Occupy Wall St. demo Sept. 17, 2011. Marchers leave Zucotti Park to attempt to enter blocked off Wall St. At 55 Wall St. they find the wealthy at play and a faceoff begins.
Occupy Wall St. demo Sept. 17, 2011. Marchers leave Zucotti Park to attempt to enter blocked off Wall St. At 55 Wall St. they find the wealthy at play and a faceoff begins.
By Hwaa Irfan
It is not often that government policies lead to sustainable development in these times at least, especially when it pertains to the environment, but this has been the case of Rwanda, an African country that has it fair share of strife.
Recognized for this achievement as winner of the Gold Future Policy Award for 2011, Rwanda has succeeded to increase its forest by 37%. Days before the acclaimed Nobel Peace Prize Laureate, Wangari Maathai died from cancer Wangari observed that:
“Rwanda has sought not only to make its forests a national priority, but has also used them as a platform to revolutionise its stances on women’s rights and creating a healthy environment.”
The prize is administered by the German-based World Future Council, who seek to inspire good leadership.
Rwanda won hands down, not even a slim margin was present to contest the claim of a country that despite growing pressure from a growing population, Rwanda’s massive reforestation program focused on planting indigenous species by means of the local population. A campaign of forestry awareness, and management was undertaken, bringing many benefits from improved and better water supply, reduced land erosion, improved standard of living, and a better quality of life. What more could anyone ask for when it comes down to what is really important and essential to life. This included land tenure reforms, which gave Rwandan women the equal right to inherit land.
Rwanda is one of the few countries in sub-Saharan African which was not an artificial creation of colonialism. It is home to 97 species of mammals, 665 species of birds, 31 amphibians, 206 reptiles, and to date 2,288 species of plants. The country of a thousand hills, and stunning beauty was fighting for survival. Difficult choices are to be made when one’s population growth starts cutting into one’s arable land. With a 90% population involved in agriculture, the population growth was outstripping one’s ability to provide food. The saving grace in this dilemma was not having the resources to import food on a large scale as in the case of Egypt which imports 50% of its demand for wheat undermining its own food security and making it prone to global prices. As a land-locked country, the only source of food is the land, and the air. Even hilly areas were intensively cultivated, which is quite desperate given the angle of the slopes are at a 50 degree angle. Then there is increasing soil erosion as a result of farming on the hilly slopes at high elevations, deforestation due to use of wood for fuel, and the flooding of Rwanda’s wetlands.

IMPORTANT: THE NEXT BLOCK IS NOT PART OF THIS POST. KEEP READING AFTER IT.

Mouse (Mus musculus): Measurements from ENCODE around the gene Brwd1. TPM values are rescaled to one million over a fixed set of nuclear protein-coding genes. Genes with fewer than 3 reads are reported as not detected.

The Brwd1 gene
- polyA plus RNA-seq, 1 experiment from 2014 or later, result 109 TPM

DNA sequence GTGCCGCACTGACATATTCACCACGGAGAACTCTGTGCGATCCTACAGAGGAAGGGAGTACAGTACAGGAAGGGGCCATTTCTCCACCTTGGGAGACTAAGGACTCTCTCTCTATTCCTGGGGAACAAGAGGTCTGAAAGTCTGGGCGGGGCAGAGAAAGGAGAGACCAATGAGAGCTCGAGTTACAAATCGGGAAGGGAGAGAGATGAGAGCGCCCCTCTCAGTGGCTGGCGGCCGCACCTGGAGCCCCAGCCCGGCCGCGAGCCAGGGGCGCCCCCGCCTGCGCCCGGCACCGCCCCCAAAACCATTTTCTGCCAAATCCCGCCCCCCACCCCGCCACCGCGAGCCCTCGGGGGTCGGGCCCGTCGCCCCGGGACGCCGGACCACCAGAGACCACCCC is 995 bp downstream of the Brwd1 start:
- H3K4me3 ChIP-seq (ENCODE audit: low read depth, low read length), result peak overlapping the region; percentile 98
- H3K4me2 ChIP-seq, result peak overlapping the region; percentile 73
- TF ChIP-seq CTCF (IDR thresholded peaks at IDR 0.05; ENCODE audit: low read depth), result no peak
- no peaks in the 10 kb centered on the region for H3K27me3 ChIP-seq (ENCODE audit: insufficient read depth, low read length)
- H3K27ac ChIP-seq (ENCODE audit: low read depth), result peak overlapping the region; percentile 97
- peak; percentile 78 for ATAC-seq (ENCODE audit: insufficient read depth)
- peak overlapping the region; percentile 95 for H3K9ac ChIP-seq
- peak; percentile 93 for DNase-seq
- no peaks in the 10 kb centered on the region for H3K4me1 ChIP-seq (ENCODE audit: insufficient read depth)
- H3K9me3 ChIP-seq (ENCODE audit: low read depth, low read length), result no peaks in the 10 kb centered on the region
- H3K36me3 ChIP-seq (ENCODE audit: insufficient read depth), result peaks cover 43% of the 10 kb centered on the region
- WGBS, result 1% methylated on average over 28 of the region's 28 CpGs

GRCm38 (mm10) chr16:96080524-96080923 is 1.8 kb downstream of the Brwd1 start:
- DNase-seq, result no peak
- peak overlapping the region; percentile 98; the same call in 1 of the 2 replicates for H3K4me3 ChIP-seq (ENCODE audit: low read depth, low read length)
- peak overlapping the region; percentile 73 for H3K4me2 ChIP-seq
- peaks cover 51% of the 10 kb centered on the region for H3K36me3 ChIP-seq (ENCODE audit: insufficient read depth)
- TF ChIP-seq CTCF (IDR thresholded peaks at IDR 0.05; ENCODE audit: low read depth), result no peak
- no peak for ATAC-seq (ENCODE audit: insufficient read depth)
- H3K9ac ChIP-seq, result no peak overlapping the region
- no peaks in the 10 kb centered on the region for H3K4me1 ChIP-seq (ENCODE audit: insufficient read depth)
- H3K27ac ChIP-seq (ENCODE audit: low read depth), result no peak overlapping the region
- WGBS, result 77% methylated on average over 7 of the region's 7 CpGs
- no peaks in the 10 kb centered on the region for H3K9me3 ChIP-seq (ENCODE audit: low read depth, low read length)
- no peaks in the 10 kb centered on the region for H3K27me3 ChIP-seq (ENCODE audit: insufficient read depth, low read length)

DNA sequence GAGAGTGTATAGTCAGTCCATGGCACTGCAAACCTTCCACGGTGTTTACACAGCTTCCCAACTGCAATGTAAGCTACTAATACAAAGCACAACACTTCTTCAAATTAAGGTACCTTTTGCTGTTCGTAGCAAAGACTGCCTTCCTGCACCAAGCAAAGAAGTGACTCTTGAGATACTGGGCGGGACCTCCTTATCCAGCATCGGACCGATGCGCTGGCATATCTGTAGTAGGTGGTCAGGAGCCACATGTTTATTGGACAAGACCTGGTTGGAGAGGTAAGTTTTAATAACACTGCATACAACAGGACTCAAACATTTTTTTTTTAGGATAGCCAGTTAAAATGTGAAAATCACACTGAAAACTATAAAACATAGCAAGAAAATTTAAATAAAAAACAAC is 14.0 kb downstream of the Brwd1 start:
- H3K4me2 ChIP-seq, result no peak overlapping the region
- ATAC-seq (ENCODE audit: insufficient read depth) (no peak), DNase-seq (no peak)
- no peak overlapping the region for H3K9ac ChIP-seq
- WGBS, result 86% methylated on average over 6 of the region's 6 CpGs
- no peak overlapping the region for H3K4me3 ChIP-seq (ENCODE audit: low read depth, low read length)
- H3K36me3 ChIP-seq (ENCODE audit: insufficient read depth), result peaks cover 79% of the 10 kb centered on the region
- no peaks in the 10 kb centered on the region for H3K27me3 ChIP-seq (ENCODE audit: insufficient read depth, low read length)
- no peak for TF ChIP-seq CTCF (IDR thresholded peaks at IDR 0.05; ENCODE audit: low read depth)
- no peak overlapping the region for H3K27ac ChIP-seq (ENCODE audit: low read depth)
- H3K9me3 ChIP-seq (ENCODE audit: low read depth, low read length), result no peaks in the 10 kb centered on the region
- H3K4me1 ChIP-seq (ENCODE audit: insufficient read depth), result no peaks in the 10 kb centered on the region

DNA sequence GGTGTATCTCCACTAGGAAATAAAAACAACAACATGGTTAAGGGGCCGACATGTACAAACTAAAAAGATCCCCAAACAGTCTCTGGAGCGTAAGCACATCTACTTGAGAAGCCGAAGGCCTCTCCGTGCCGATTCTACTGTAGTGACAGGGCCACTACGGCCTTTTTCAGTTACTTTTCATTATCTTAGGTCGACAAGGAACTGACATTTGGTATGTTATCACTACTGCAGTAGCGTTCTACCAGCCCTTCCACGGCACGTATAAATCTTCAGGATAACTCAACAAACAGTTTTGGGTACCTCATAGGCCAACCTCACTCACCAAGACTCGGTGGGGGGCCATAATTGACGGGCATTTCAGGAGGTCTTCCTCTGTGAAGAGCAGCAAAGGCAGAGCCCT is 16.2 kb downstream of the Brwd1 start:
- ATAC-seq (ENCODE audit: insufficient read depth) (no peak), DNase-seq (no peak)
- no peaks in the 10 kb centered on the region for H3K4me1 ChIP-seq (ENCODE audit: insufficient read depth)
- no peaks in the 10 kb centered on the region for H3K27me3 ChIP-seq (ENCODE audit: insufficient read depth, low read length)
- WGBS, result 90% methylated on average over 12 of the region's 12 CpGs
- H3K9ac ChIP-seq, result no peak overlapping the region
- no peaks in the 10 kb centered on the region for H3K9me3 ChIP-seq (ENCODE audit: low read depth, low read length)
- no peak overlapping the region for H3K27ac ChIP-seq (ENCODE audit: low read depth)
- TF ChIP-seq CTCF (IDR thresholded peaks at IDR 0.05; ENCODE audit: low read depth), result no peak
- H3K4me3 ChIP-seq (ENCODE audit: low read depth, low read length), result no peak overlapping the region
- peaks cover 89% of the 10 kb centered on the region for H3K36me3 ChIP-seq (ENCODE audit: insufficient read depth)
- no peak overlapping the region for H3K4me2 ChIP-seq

Farmers compensated for lack of needed land by growing more than one crop on the same land, but using short cycles in order to create speedy harvests, but the result was increasing land infertility due to lack of natural fertilizers. Inevitably, with time, the land was conceiving less food due to exhausted soil. Added to this was the growing conversion of pasture land into cropland.
The U.N’s Food, and Agricultural Organization, FAO classified Rwanda’s forests as primary forest, the most biodiverse and carbon-dense form of forest. The forests regulates local climates, control diseases, and ensures water quality all the way to the Atlantic.
The only areas to not be subjected to this onslaught was the Nyabarngo Valley, and the Akagera Park along with the natural forests Nyungwe, Gishwati and the Mukara which once constituted 30% of the country, but was reduced to 7%. The delicate biodiversity was being imbalanced, for instance increasing loss of wildlife, and the absorbing and at the same time slow release of rainwater by the Gishwati Forest, which also acted as a filter, producing organic material enough to enrich the soil, and preventing loss of topsoil that in turn prevents dangerous landslides.
There are few leaders in the world who have the kind of fortitude to state the following:
“We are creating a ‘forest of hope’ that transcends the restoration of biodiversity – it is about the people of Gishwati and improving their lives in harmony with nature. We are determined to reverse the history of human-induced environmental abuse in the Gishwati area, and this program is an opportunity for members of the global community to build partnerships with Rwanda and address these important challenges.”
That was said by President Paul Kagame.
“Without a sustainable environment we cannot develop. That is the reality,” said the minister of land and environment Stanislas Kamanzi